aleria has been a close friend of mine since I first came to Italy. She was raised a Catholic by a domineering mother and an irresponsible father. As an adult, she tried rejecting religion in favor of a more secular viewpoint.
Valeria and her husband lean politically to the left, more specifically toward communism. She embraces ideas like solidarity to the point where a simple invitation for a beer in two quickly morphs into a collective event. She’s also a strong supporter of community-based programs and she is always organizing cultural tours to museums and galleries. She is a font of information about community organizations and has been involved with a group that provides support to families of children with disabilities. All the same, I’ve heard friends make little quips about Valeria’s inability to distinguish between the hammer and sickle and the crucifix.
Over the years I’ve had the pleasure of watching Valeria’s daughter Alba go from diapers to university. Even as a little girl it was clear that Alba was a strong and independent person with above average intelligence. I remember Valeria telling me about one of Alba’s grade school projects in which the teacher had asked the children to make a poster-size collage about their ambitions and desires for the future. The morning the assignment was due Valeria and Alba met the other mothers and their children gathered outside the school. Each child carefully held up a poster with images of what they hope for. Not surprisingly, the boys were plastered with pictures of racecars and football players while the girls’ posters were filled with fashion models and designer labels. Alba’s poster, however, was fill with images of scouting and environmentalism.
As Alba grew, she remained dedicated to scouting and rose to the level of Scout leader. Consistent with the values of social justice and collective action that her parents had instilled in her, as a teenager she attended many protests for human rights. Along with one of her best friends, Giorgio, who is gay, they started a gay student association in their high school.
Many times I’ve listened to Valeria’s concerns about typical problems, the kind that all parents face. I’ve heard about Alba’s acne crisis, I’ve listened to the right time to let Alba have her own smart phone/tablet/computer, and at what age should she be allowed to meet friends at night, and what curfew hour is reasonable. I’ve always suggested Valeria take a soft line rather than an authoritarian one.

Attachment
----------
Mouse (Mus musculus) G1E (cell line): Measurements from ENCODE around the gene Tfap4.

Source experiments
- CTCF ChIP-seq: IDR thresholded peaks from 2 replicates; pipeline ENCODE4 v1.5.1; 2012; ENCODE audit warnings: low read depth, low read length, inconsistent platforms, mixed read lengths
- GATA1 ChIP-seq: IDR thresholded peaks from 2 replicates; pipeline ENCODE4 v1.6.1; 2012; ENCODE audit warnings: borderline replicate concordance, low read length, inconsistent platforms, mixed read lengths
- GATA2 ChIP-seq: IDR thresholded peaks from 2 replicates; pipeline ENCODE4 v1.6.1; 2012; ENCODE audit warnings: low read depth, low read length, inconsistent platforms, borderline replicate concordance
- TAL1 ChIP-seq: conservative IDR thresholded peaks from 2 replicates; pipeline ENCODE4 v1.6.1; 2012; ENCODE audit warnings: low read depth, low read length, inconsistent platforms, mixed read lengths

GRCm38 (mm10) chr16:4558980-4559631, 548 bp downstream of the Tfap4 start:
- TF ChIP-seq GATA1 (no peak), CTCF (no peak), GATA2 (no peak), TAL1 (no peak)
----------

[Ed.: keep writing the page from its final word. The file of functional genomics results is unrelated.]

Valeria and her father Claudio also did their best to ensure Alba received a global education. When Alba turned 16 they spent a summer in New York City. When she turned 18 they vacationed in London. One friend suggested that maybe the time had come for Alba to be more independent. “What 18-year-old wants to spend their summer vacation with their parents?” Eventually, Alba decided to study architecture at university. Alba’s entrance exam scores were very high. She’d grown up to be a very remarkable young woman and a daughter to be proud of.
Last month, Alba told her mother and father that she didn’t really have any interest in boys but she liked girls, even though she had only ever shared one kiss with another girl.
After a lifetime of preaching social equality and justice both Valeria and Giorgio responded very negatively, though I was told that Giorgio was far less severe and argumentative. Valeria reportedly refused to speak to Alba for more than a week. At work, Valeria repeatedly burst into tears and proclaimed how disgusted she was by the idea of two women kissing.
I didn’t see Valeria as this drama unfolded. I was updated their friends. I soon received an indirect message from Valeria that she didn’t want to talk me about the “issue.” The bearer of the message suggested Valeria believed I couldn’t possibly understand what it feels like to be a mother.
In the meantime, Valeria has talked and cried to anyone willing to listen about how she’s been made into a victim. This has included seeking out the expert advice of the closeted homosexual director of the family with disabilities group.
As time passes, fewer and fewer people are willing to listen. Some friends criticize her outright. She’s apparently seeing a therapist to help her through her self-inflicted pain and suffering. I’m concerned that any intervention on my part would only fuel the fire, though I’m tempted to call her out. “Look at the damage your bigotry and intolerance has caused,” I would tell her. “It didn’t have to be this way.”
And what about Alba? This young woman has just taken one of the bravest steps of her life only to discover that the two people she most trusted have pulled the rug out from under. She has probably been left to question the system of values and beliefs she was taught. I suspect this will have negative ramifications for Alba for the rest of her life. From a distance, I can only hope she finds people to guide and support her during this epic experience.
— PFLAG is the national association for parents of LGBT people in North America. In Italy, AGEDO offers support and assistance to parents of LGBT people and supports LGBT civil rights and the affirmation of personal identity. Headquartered in Milan, they have offices, phone numbers and contact emails throughout Italy.